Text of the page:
Black Lives Matter (BLM) is at it again in Minnesota. This Sunday, prior to the Minnesota Vikings first home game of the season, BLM will be holding a rally they are calling #BlackRail to protest police brutality against the Black community, and more specifically to protest the beating delivered last month to 17-year-old Marcus Abrahams during a confrontation with Metro Transit Police near the fairgrounds where he had been working.
People are pissed, not so much about the beating, but of the audacity of the BLM movement to interrupt yet another hallowed event on the Minnesota calendar. Looking at the #BlackRail twitter feed, it is clear that this protest has inspired the same vehement opposition inspired by their protests of the past, and has evoked the same types of comments that, while objecting to these protests, simultaneously demonstrate the very need for their necessity. Comments that express the need for these protesters to find jobs. Comments that label these protesters and the victims that they stand up for as criminals or thugs. Comments with the hashtag #AllLivesMatter. Comments that prove that racism is still a huge problem in this country today, and that the conversations that groups like BLM are trying to start are conversations that desperately need to happen.
But not everyone who opposes these protests is an espouser of racist rhetoric. Some people are just annoyed, annoyed by the fact that their day is being interrupted for a problem to which they themselves do not contribute. They are just minding their own business. They are just going about their day.
This has been the case with every major Minnesota protest put on my BLM. The Mall of America protests bothered people just trying to do their Christmas shopping. The State Fair protests bothered people just trying to enjoy a corn dog. But you know what’s worse than long lines at the mall and cold corn dogs? Dying. And I think this is what many of the frustrated often forget.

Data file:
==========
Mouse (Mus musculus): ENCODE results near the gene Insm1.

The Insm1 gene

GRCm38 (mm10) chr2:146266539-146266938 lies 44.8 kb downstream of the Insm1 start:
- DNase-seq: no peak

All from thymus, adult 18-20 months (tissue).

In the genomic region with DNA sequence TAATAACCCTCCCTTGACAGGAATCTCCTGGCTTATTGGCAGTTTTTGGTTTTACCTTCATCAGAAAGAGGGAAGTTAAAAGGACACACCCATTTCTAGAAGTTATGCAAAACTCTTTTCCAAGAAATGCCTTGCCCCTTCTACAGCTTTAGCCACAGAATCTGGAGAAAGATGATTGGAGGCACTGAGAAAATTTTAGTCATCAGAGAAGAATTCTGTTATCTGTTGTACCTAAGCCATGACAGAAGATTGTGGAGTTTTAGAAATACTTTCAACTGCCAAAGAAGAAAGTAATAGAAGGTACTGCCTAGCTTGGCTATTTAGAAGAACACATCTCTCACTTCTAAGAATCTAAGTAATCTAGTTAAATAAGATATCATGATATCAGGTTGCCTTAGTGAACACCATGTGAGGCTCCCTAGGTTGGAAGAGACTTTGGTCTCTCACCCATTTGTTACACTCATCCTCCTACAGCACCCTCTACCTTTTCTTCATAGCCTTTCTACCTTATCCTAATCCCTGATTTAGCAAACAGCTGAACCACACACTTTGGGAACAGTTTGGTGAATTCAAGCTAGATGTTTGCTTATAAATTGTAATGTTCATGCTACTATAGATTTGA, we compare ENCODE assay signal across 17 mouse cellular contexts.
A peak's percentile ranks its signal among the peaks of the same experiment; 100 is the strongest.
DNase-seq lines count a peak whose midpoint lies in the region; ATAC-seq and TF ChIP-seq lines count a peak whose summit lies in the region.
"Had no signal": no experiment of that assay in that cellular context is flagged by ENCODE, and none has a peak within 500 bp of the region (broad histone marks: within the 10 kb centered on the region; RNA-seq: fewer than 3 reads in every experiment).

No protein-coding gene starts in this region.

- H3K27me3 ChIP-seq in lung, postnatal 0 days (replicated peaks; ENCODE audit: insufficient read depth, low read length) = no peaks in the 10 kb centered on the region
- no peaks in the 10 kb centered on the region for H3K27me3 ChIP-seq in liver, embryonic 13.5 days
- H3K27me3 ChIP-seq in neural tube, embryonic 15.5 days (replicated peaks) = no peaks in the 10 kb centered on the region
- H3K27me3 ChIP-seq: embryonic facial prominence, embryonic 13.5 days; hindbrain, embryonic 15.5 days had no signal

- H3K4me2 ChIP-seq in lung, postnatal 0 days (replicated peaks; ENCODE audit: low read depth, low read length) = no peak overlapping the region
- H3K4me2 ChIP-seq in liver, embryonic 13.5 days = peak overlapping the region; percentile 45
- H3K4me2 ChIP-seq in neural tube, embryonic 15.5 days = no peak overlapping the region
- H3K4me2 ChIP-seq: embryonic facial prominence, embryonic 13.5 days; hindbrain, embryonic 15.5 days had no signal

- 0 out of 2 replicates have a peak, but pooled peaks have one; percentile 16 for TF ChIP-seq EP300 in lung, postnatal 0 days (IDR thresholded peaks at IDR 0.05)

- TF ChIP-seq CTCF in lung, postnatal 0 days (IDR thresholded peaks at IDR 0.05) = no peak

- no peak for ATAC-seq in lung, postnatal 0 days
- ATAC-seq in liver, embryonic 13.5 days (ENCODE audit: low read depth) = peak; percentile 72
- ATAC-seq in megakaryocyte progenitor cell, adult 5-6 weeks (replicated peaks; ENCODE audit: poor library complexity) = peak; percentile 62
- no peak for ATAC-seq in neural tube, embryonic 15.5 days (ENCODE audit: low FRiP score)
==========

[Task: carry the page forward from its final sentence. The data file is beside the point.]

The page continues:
I also think that those who write-off BLM as a nuisance are forgetting their history. Movements and moments that we celebrate today pissed off a ton of people in their time. Look at the Civil Rights Movement. The freedom riders complicated the days of people just trying to get to work. Those that sat in on segregated counters disturbed people just trying to enjoy their lunch breaks. And the March on Washington probably interrupted the vacations of families who had saved and planned for that vacation for months and years. Yet it is those tactics that made the movement successful, not just in pissing people off, but helping people to see the light.
That success did not come easy. Challenging the status quo is hard work, especially with so many people living comfortably within it. Pissed off people rose up then against the Civil Rights Movement just like pissed off people are rising up now against BLM. But those people of 50 years ago are not remembered very kindly. They are the people in your history textbook holding the signs that say, “Race Mixing is Communism,” “White Power,” and “Who Needs Niggers.” They are the people who stood against the tide of progress.
Which raises the question, how will those who stand against the goals advocated for by groups like Black Lives Matter be judged by history? 50 years from now, after the tide of progress (hopefully) has washed away much of the racial injustice and systemic racism that exists today, how will those people be remembered? I don’t think it is going out on a limb to say, “Not well.”
I’m not trying to compare yesterday’s racism to today’s. Thankfully, in most of the United States, such direct and honest racism is considered unacceptable. Today’s battle is more against the subtle stuff, the systems and sayings that don’t explicitly advocate for racist goals, but nevertheless achieve racist results. These are the battles that Black Lives Matter are fighting.
So next time that even the thought of a Black Lives Matter protest inconveniencing your day enters your mind, and you feel that frustration and anger starting to creep in, pause, and think big picture. Think about the march of history, where we’ve been, and where we’re hopefully going. Think about who’s helping us get there, and who’s standing in the way? Who’s rolling with the tide, and who’s pushing back against it? And then take a deep breath, and relax. Realize that even if Black Lives Matter is making some people’s day suck a little bit, their cause is a worthwhile one, because they are fighting for people who have it a lot worse. And whatever you do, don’t get pissed off, because even though mall patrons, and fair-goers, and Vikes fans are not the people gunning down unarmed Black men in the street, their annoyance with Black Lives Matter’s persistence to advocate for justice is still problematic.